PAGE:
The other four plates, called 'stone-plates' (Steinplatten), are of differing sizes and are decorated solely by precious stone and pearls in raised filigree settings. The twelve stones on the front and back plates are probably a direct reference to the twelve stones of the Jewish high priest's breastplate (cf. Exodus 39:9-14) and to the twelve foundation stones of the New Jerusalem in the Revelation to John (Cf. Revelation 21: 19-21).
The top central stone of the front plate is a triangular sapphire which replaces a famous stone, now lost, which was known as the Waise (i.e., the 'Orphan', because of its uniqueness), probably a large white opal with a wine-red fire or possibly a singularly brilliant garnet or red zircon and the subject of much legendary medieval lore. The medieval theologian and philosopher Albert the Great wrote about it in 1250:
The orphan is a jewel in the crown of the Roman emperor. Because the like of it has never been seen elsewhere it is called the "orphan". It has the color of wine, of delicate red wine and it is as if the dazzling, white of snow penetrates the bright wine red and yet it remains dormant in this redness. The gem shines powerfully and it is said that it once even shone at night, but not in our time, but it is said to preserve the honour of the empire.
How or why it was removed from the Imperial Crown is not known. The last mention of it is in an inventory ordered by Charles IV in 1350.
The crown has a single arch from the front to the back plate with the name and imperial style of Conrad II in seed pearls On the left side of this arch these seed pearls spell out the words CHUONRADUS DEI GRATIA "Conrad, by the Grace of God", while on the right side they read ROMANORU (M) IMPERATOR AUG(USTUS) "Emperor of the Romans (and) Augustus". Above the front plate and in front of the arch is a jewelled cross, originally a pectoral cross said to have belonged to Henry II. and only later attached to the Imperial Crown. There are also three small holes on each of the two side stone-plates from which chains with pendant jewels, known as pendilia, like those still found on the Hungarian Holy Crown of St. Stephan probably hung.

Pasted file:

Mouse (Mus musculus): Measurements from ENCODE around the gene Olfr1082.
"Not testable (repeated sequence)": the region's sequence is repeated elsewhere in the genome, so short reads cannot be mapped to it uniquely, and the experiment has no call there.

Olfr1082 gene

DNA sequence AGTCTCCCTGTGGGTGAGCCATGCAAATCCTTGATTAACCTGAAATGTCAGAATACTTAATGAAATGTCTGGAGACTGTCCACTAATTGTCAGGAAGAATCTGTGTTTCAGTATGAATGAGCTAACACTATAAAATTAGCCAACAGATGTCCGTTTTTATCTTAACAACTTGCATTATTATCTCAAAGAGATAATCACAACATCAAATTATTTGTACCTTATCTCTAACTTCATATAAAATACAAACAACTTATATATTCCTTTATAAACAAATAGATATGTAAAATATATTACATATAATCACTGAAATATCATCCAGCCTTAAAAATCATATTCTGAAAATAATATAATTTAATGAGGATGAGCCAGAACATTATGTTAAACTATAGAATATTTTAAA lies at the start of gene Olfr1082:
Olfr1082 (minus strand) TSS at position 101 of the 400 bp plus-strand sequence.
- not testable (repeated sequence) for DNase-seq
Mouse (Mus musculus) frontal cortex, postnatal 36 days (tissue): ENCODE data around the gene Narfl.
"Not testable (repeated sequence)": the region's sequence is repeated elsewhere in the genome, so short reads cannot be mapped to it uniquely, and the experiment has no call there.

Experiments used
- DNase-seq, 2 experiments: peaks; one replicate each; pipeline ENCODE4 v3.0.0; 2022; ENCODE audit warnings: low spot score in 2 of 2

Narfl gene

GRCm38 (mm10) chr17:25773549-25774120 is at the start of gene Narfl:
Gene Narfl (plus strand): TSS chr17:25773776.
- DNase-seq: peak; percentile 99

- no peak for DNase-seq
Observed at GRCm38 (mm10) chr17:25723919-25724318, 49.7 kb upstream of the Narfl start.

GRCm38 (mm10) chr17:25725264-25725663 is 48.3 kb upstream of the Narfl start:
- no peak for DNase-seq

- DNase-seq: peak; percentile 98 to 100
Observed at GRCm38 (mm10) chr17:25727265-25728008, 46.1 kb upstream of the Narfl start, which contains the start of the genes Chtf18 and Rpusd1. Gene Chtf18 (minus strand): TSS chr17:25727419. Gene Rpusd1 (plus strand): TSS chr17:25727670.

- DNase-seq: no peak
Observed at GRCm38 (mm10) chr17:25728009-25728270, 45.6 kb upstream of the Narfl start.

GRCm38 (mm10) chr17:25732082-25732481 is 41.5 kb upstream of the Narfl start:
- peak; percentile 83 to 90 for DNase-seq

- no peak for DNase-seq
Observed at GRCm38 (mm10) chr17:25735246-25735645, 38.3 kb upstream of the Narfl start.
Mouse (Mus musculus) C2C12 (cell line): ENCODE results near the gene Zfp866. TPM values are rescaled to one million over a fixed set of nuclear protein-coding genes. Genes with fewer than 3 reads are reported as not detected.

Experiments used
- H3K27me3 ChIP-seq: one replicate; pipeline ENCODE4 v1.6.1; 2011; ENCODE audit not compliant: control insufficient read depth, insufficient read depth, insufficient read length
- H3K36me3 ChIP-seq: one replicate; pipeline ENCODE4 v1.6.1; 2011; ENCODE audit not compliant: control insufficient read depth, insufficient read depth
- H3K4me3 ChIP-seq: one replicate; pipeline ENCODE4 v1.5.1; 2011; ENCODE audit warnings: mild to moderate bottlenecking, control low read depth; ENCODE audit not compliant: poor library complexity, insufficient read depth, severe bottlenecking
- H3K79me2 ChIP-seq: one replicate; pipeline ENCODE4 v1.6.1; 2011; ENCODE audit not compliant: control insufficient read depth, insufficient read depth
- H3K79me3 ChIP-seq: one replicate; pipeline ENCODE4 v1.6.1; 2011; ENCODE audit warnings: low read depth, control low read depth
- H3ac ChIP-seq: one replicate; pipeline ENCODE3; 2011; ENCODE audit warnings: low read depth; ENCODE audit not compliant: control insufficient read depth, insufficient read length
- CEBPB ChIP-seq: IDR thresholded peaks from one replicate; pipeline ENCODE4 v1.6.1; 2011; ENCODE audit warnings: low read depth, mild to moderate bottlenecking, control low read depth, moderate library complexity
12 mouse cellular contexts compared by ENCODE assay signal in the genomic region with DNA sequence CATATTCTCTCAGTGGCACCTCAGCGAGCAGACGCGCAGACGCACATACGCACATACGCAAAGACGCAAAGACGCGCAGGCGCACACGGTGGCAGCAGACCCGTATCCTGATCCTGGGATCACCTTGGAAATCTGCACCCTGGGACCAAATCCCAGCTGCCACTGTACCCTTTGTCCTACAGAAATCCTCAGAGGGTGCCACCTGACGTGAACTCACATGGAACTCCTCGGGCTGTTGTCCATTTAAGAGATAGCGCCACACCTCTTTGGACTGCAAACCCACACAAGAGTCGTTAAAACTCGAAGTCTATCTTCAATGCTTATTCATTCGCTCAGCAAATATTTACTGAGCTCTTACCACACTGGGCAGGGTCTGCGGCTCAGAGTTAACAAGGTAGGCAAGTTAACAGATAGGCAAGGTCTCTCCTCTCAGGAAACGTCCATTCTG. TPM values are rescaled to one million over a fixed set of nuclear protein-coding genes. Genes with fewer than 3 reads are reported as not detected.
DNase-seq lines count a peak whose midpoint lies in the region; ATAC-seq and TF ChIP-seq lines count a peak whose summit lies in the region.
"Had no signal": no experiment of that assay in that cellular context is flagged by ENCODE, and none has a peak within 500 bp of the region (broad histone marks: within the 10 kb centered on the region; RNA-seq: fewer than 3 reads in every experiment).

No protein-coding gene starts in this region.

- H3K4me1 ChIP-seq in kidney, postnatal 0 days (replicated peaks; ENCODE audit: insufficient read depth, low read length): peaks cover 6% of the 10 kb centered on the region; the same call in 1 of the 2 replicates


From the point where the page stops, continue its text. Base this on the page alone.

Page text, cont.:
The present red velvet cap on the inside of the crown dates from the 17th century. Before this the imperial crown was worn over a miter. If originally the form of the miter the imperial crown was intended to be worn over had the form of the Byzantine 'camelaucum' the arch would have depressed the centre of the now collapsed inner cap causing it to bulge up on either side much as the embroidered ribbon from front to back on the eleventh century bishops' miters caused their linen fabric to bulge up on either side. Thus the Imperial Crown appears to be the earliest form of the miter crowns worn by the Holy Roman Emperors as a singular privilege of their imperial office.
The Imperial Crown was also the inspiration for the heraldic crown adopted in 1871 for the coat-of-arms of the German Emperor and Empire, although the latter crown had four half-arches supporting a small orb and cross, rather than the single arch of the original.
The Imperial Crown of the Holy Roman Empire was recently selected as the main motif for a high value commemorative coin, the €100 Imperial Crown of the Holy Roman Empire commemorative coin, minted in 2008. The obverse shows the Imperial Crown of the Holy Roman Empire. The reverse shows the Emperor Otto I with the Old St. Peter's Basilica in Rome in the background, where his coronation took place.
- Imperial crown
- Crown of Charlemagne, the ancient coronation crown of Kings of the Franks, and later Kings of France after 1237
- The Encyclopædia Britannica states that the Imperial Crown was probably made for Otto I in the workshops of Reichenau Abbey,
- The depiction of the Lord of Host or God the Father as a Holy Roman Emperor becomes commonplace in medieval art (e.g., the Vienna Coronation Gospels), thus, in turn making the emperor himself a living image of God in medieval political thought and imperial propaganda.
- The Encyclopædia Britannica suggests that originally this arch was replaced for each succeeding emperor, until after the reign of Conrad II, when the present arch was kept permanently
- The reverse side of the cross has an engraving of the crucified Christ.
- Pendilia also hung from the Byzantine emperors' crown (Cf., e.g., the mosaic portrait of Justinian in the church of St. Vitale in Ravenna).
- Reichskrone German Wikidepedia site. The only other extant example of an imperial miter crown is the Austrian Hauskrone made for Emperor Rudolf II.
- Leithe-Jasper, Manfred (2005). The Kunsthistorisches Museum Vienna: The Imperial and Ecclesiastical Treasury. Scala Publisher. ISBN 9783406429385